The first time Jim Cash took control of a jet as a teenager, he knew he was exactly where he was supposed to be.
Now 80, the retired Air Force Brigadier General and resident of Bigfork flew combat missions in Vietnam aboard an F-4 Phantom in the 1960s, was among the first pilots to fly the F-15 Eagle in the 1970s and then flew the F-16 Falcon as a wing commander at MacDill Air Force Base in Florida before retiring as vice-commander of the 7th Air Force in South Korea in 1991.
A survivor of several grueling missions in Vietnam, a training flight accident and more, Cash says it always seemed like someone was taking care of him.
âI’m one of the luckiest people you’ve ever met,â said Cash, sitting among the model airplanes and flying memorabilia that decorates his home office. âThere has always been something or someone sitting on my shoulder because I definitely used all of my nine lives on these planes. I guarantee that.
BORN AND Raised in the small town of DeKalb in northeast Texas, Cash developed a fascination with flying at a young age. It was a fascination he attended Texas A&M University, where he graduated with an engineering degree in 1962, although Cash says he really majored in something else.
âI did not specialize in electrical engineering at A&M. I have never cracked a book. I majored in the Cadet Corps. I loved that stuff, âCash said with a smile. âI liked the uniform and the discipline. I liked everything about it. When I wasn’t doing that, I was at the airport – Easterwood Field. I would do whatever they wanted me to do to get an hour of flight time. I had my first solo flight at just 3.5 hours and got my license at 35 hours.
In September 1962, Cash was appointed second lieutenant in the Air Force as part of the Reserve Officer Training Corps program at Texas A&M and was assigned to his first mission, at the Air Force radar station at the top of Blacktail Mountain. , where he’ll watch the F-106 Delta Dart fighters who occasionally granted him a friendly overflight.
It was during his time at Lakeside that Cash met his future wife, Martha (Marty), who was living in Somers at the time.
It was during his time at Malmstrom Air Force Base in Great Falls that Cash first faced one of the biggest obstacles of his career, a challenge that nearly ground him to the ground before he even broke. it does not fly away – the Air Force physical eye exam.
THE MONEY HAD failed to earn the 20/20 vision certification required to enter flight school four times before nervously taking the test at Malmstrom.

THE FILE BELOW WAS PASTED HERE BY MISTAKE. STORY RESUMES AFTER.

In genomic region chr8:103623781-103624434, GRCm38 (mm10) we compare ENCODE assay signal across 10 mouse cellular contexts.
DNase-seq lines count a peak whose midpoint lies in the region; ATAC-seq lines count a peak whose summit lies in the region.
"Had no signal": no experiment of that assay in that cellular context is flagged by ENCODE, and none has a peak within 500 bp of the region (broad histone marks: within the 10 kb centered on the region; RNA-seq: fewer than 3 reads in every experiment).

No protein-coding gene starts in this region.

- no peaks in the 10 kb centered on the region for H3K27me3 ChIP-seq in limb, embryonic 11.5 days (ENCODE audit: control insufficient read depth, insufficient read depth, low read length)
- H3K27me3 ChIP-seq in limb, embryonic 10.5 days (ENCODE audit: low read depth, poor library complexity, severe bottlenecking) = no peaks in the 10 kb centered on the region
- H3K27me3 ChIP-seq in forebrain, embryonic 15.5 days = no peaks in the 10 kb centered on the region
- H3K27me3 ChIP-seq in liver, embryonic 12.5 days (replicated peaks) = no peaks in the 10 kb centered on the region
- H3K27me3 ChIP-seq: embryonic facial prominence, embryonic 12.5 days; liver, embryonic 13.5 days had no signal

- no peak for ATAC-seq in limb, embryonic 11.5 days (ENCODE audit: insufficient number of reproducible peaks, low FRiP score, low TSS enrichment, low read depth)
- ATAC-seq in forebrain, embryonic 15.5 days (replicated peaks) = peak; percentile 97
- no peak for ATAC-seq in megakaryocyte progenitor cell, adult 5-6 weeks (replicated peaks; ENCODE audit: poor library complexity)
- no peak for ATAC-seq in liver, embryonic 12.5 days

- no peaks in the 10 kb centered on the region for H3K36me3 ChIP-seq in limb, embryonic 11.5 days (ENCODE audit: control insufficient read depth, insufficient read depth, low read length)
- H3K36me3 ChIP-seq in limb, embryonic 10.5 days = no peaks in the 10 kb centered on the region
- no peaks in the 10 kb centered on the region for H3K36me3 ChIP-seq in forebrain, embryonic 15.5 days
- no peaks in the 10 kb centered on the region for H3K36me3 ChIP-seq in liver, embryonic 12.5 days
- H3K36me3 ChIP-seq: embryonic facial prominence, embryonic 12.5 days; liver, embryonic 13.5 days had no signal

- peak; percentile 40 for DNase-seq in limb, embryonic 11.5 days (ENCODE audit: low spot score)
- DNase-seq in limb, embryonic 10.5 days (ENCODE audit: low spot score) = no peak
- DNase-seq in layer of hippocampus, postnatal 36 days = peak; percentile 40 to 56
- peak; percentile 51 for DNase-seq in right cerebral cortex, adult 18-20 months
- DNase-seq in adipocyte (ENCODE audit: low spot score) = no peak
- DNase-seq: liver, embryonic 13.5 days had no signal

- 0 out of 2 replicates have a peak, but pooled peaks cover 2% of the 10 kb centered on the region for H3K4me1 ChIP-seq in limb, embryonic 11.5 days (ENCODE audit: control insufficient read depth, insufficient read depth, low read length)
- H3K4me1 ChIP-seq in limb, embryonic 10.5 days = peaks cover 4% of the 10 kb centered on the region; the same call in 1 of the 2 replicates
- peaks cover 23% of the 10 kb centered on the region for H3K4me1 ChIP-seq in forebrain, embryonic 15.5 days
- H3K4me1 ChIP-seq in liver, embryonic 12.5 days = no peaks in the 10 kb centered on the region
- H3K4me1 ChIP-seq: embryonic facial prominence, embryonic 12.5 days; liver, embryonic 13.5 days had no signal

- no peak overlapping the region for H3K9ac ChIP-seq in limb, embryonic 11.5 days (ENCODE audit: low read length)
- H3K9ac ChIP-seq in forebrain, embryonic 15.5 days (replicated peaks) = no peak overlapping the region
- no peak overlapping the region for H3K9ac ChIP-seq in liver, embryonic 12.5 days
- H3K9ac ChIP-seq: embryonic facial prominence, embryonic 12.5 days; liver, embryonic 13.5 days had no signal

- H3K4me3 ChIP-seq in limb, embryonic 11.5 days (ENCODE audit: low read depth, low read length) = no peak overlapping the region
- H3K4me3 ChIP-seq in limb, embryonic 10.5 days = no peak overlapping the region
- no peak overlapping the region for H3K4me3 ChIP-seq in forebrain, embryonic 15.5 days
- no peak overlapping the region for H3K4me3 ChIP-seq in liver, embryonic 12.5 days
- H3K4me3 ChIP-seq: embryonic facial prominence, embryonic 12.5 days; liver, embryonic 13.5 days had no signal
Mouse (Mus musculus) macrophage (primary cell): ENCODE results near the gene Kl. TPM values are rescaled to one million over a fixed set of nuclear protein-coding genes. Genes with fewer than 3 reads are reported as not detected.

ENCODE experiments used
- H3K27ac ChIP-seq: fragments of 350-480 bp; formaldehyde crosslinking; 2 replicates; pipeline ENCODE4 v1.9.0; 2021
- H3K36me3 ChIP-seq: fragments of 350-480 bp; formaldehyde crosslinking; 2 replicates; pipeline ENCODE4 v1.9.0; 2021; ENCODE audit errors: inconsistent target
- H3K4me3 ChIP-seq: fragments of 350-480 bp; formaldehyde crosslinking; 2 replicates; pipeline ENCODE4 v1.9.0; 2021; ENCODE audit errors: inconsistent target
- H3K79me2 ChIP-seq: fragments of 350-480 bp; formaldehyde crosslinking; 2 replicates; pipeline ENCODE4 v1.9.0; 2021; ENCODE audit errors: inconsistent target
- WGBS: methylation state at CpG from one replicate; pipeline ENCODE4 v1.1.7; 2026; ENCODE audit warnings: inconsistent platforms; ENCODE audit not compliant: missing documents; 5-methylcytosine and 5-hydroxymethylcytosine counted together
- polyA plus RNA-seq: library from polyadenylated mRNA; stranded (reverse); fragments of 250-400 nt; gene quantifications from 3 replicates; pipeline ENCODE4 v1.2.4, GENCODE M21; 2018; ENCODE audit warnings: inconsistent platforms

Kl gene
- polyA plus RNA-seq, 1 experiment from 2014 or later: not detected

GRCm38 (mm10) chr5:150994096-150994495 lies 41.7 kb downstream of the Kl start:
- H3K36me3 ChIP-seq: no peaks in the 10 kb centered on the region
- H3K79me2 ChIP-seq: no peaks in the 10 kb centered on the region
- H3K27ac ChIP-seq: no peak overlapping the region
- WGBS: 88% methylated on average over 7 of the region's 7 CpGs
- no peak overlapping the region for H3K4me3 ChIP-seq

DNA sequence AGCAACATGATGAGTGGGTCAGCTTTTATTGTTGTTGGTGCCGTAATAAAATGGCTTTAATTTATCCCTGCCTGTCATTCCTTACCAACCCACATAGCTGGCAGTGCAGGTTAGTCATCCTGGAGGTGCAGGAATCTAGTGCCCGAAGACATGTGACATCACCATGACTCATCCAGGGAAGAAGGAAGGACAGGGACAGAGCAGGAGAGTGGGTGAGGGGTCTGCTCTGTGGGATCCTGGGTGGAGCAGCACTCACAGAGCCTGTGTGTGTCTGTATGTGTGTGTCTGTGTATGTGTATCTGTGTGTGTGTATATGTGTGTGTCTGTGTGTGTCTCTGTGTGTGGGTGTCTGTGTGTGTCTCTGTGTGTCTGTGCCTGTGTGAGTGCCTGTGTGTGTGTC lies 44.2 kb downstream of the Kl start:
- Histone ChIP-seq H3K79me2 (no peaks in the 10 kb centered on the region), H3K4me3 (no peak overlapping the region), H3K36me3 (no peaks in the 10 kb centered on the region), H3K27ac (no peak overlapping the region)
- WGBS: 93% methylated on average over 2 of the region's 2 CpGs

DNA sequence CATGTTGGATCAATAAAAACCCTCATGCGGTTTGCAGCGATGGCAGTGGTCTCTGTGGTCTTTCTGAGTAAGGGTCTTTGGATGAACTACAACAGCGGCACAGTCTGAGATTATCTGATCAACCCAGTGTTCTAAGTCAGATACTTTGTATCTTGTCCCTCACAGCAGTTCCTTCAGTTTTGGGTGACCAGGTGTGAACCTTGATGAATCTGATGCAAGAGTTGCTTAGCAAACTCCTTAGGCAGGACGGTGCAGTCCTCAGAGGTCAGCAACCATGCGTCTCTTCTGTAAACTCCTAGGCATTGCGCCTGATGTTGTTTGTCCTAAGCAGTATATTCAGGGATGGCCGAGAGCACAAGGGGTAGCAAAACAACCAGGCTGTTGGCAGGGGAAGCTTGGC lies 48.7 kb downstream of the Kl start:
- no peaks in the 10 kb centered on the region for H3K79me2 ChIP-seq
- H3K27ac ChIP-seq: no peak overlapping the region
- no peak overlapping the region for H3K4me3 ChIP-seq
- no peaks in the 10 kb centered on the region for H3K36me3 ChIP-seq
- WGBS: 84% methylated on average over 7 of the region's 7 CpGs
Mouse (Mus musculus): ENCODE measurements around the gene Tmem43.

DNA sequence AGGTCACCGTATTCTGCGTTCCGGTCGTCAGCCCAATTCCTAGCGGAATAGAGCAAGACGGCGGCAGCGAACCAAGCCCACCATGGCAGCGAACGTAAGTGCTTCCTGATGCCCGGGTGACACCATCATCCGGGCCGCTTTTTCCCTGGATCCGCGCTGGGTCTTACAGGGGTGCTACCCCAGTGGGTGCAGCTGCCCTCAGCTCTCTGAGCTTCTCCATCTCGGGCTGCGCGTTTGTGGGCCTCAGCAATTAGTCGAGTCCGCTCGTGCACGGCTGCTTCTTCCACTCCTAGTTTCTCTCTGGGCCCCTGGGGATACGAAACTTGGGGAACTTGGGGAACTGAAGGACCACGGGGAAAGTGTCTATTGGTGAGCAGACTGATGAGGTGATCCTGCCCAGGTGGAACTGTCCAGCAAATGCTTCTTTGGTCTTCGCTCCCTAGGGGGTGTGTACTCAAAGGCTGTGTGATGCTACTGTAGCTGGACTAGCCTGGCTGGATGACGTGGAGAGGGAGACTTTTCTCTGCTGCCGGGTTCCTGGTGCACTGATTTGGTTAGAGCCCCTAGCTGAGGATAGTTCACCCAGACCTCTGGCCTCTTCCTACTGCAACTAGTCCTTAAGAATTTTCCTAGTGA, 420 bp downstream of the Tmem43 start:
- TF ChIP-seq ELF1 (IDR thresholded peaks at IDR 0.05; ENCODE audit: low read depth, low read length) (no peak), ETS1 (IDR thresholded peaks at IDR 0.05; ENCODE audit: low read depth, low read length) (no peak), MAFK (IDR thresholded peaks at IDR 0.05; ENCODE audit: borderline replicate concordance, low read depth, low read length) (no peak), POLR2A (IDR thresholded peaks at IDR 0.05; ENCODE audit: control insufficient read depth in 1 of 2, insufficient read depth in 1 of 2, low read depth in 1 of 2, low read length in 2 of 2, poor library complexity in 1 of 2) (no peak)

âI took my exam and this kid scored 20/20. I asked him to check it again and he smiled and told me I had really tested 20/20, âCash said. “I think it was because I had stepped away from reading books while on the radar site.”
Unfortunately for Cash, the result was not the same when he took the eye test again on entering the flight school at Laredo Air Force Base in Texas, where the flight surgeon told him. said he tested 20/25.
âI told him I had been dreading this test for almost a year,â Cash said. âHe told me that after I finished flight training I could wear bifocals and the Air Force wouldn’t care. It was just a way of limiting all the people who wanted to take flight training. He said he wasn’t going to ruin my career by writing the wrong number, and he put it 20/20.
Finally where he wanted to be, Cash received his pilot wings in May 1965 and, after completing his training on F-102 and F-106, was posted to the 456th Fighter Interceptor Squadron at Castle Air Force Base, Calif. for one year.
AFTER THE TRANSITION to F-4C as an aircraft commander, Cash was assigned to the 12th Tactical Fighter Wing at Cam Rahn Bay Air Base in the Republic of Vietnam, where he soon found himself performing combat missions on on a regular basis with the call sign of “Swine.” “
âI don’t know anyone who was scared there. It was just another regular flight trick. You were scared when you came back down and realized what you had just been through. When you fly, you are just too busy. You are so concerned and so focused. Each flight was just another flight. You relied on your training to be successful, ârecalls Cash. âWe were trained to keep the emotion out of it. We were told that if we let enemy fire get in your skin, we wouldn’t last a year. All of our missions up north were “one pass, then haul ass”. It is the mantra by which we lived.
TT IN While in Vietnam, Cash embarked on the mission that earned him the first of two Distinguished Flying Crosses he would receive during the conflict.